Blood type diet
Blood type diet


The blood type diet is a diet based on the belief that people with certain blood types are more prone to particular diseases or conditions. Practitioners suggest that a diet based on a person's blood type can reduce the risk of getting these diseases and conditions. The diet was created by Peter D'Adamo, ND, and popularized in his book called "Eat Right 4 Your Type."

The blood type diet is used to prevent pain and swelling (inflammation), metabolic problems, weight gain, and other conditions, but there is no good scientific evidence to support these uses.
There isn't enough reliable information to know if the blood type diet is safe or what the side effects might be.

Special Precautions & Warnings:

Pregnancy and breast-feeding: There isn't enough reliable information to know if the blood type diet is safe to use when pregnant or breast-feeding. Stay on the safe side and avoid use.


NatMed Pro rates effectiveness based on scientific evidence according to the following scale: Effective, Likely Effective, Possibly Effective, Possibly Ineffective, Likely Ineffective, Ineffective, and Insufficient Evidence to Rate.
Likely effective Effectiveness definitions
Possibly effective Effectiveness definitions
Likely ineffective Effectiveness definitions
Possibly ineffective Effectiveness definitions
Insufficient evidence Effectiveness definitions
  • Obesity. Early research has found that blood type does not seem to impact weight loss or lipid or sugar levels in obese people who follow a low-fat vegan diet.
  • Reducing pain and swelling (inflammation).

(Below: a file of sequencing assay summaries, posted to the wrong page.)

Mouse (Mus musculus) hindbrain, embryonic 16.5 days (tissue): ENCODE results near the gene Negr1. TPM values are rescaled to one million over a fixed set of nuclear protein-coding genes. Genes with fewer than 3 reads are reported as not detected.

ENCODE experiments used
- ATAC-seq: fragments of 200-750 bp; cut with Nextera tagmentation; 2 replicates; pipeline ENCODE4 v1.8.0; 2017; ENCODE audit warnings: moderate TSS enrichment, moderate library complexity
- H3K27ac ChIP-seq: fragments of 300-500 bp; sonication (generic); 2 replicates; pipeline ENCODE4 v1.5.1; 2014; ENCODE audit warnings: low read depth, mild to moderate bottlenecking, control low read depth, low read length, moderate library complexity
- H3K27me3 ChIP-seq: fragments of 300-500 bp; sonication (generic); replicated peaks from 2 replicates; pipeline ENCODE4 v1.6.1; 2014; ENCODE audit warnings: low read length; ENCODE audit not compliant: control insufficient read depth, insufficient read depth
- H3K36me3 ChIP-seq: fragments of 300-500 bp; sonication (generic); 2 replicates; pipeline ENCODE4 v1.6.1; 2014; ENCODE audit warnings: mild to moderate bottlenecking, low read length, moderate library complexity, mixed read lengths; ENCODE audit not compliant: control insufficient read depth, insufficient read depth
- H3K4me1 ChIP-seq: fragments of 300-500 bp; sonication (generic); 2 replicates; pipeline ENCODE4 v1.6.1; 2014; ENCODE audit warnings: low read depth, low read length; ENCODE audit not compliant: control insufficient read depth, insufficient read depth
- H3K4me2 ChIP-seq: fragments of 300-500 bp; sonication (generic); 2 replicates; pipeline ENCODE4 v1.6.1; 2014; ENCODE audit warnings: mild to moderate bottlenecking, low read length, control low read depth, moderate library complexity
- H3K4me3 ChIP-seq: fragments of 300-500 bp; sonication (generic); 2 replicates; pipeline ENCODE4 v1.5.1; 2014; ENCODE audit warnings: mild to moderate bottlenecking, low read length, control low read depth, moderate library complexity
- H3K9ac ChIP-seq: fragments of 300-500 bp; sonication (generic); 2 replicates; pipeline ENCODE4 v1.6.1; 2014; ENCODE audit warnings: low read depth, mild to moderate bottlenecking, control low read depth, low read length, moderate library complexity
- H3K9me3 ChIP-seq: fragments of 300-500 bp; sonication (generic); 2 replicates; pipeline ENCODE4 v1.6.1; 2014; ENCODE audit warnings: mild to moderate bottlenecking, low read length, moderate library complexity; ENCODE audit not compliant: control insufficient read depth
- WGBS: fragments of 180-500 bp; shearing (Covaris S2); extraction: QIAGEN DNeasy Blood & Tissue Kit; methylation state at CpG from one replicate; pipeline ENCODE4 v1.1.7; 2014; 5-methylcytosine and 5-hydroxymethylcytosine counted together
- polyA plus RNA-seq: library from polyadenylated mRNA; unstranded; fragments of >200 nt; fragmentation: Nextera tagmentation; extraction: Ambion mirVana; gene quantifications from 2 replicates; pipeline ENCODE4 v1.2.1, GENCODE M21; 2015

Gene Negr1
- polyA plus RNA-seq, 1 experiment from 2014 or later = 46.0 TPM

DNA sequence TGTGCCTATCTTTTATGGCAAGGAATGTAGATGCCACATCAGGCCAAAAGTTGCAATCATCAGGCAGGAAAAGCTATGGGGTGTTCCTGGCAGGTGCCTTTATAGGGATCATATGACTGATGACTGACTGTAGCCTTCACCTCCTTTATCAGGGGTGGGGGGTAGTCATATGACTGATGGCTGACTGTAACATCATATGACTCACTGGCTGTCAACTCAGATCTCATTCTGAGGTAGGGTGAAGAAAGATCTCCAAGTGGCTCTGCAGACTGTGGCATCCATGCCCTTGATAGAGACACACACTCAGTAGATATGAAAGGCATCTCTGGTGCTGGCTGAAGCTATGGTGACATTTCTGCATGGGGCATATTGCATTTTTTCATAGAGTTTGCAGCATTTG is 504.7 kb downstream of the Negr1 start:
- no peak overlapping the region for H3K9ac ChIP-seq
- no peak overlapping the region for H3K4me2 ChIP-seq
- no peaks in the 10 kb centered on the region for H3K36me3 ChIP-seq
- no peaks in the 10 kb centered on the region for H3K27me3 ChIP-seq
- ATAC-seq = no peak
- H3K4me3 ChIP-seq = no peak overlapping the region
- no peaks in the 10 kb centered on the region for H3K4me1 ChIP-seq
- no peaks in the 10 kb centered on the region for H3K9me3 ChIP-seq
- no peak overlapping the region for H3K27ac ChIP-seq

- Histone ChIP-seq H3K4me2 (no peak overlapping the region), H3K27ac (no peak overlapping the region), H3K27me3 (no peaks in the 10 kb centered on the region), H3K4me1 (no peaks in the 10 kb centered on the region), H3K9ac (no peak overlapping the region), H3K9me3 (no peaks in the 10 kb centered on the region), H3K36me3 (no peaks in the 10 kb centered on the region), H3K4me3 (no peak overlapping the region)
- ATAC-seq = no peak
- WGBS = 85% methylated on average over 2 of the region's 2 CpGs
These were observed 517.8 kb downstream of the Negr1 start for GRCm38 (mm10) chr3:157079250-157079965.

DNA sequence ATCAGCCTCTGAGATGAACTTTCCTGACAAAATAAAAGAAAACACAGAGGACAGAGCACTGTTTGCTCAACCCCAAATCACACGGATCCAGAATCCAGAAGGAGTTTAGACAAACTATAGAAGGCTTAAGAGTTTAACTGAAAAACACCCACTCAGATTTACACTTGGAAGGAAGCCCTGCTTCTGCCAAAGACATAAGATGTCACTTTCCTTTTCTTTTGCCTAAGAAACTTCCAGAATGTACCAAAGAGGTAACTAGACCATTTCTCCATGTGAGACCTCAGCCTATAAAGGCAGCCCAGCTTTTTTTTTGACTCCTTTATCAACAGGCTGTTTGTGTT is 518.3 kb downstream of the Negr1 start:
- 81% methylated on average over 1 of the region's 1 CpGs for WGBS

• Preventing metabolic problems.
  • Other conditions.
More evidence is needed to rate the effectiveness of the blood type diet for these uses.

Dosing & administration

The appropriate or safe use of blood type diet depends on several factors. Be sure to seek and follow relevant directions from your physician or other healthcare professional before using this diet.

Interactions with pharmaceuticals

It is not known if this treatment interacts with any medicines. Before using this treatment, talk with your health professional if you take any medications.

Interactions with herbs & supplements

There are no known interactions with herbs and supplements.

Interactions with foods

There are no known interactions with foods.


People who promote the blood type diet believe that blood types influence how the body handles food. Blood type is said to be a part of a person's biological heritage. Proponents believe that some blood types are more prone to certain diseases or conditions. They suggest that eating a special diet based on blood type can decrease the risk of these conditions.

Blood type diet proponents pay special attention to dietary lectins. Lectins are a family of proteins found in foods. The theory is that people with certain blood types could respond badly to lectins, resulting in disturbed metabolism, inflammation, and weight gain.

Blood type A people are said to be "slow oxidizers." They are able to consume more carbohydrate than others, but should avoid red meat and dairy because lectins in these foods could be problematic.

Blood type B people are said to be "fast oxidizers." They are supposed to avoid lectins in corn and wheat products.

Blood type AB people are "slow oxidizers," but unlike blood type A people, they can sometimes tolerate dairy products, without adverse effects.

Blood type O people are "fast oxidizers." They can tolerate red meat, but should consume fewer carbohydrates and should avoid wheat. Lectins from wheat in this group can cause high insulin levels and lead to disturbed metabolism.

However, science has neither confirmed these theories nor any link between blood type, diet, and disease prevention. has licensed monographs from TRC Healthcare.
This monograph was last reviewed on 07/12/2023 11:00:00 and last updated on 09/06/2015 22:28:07. Monographs are reviewed and/or updated multiple times per month and at least once per year.
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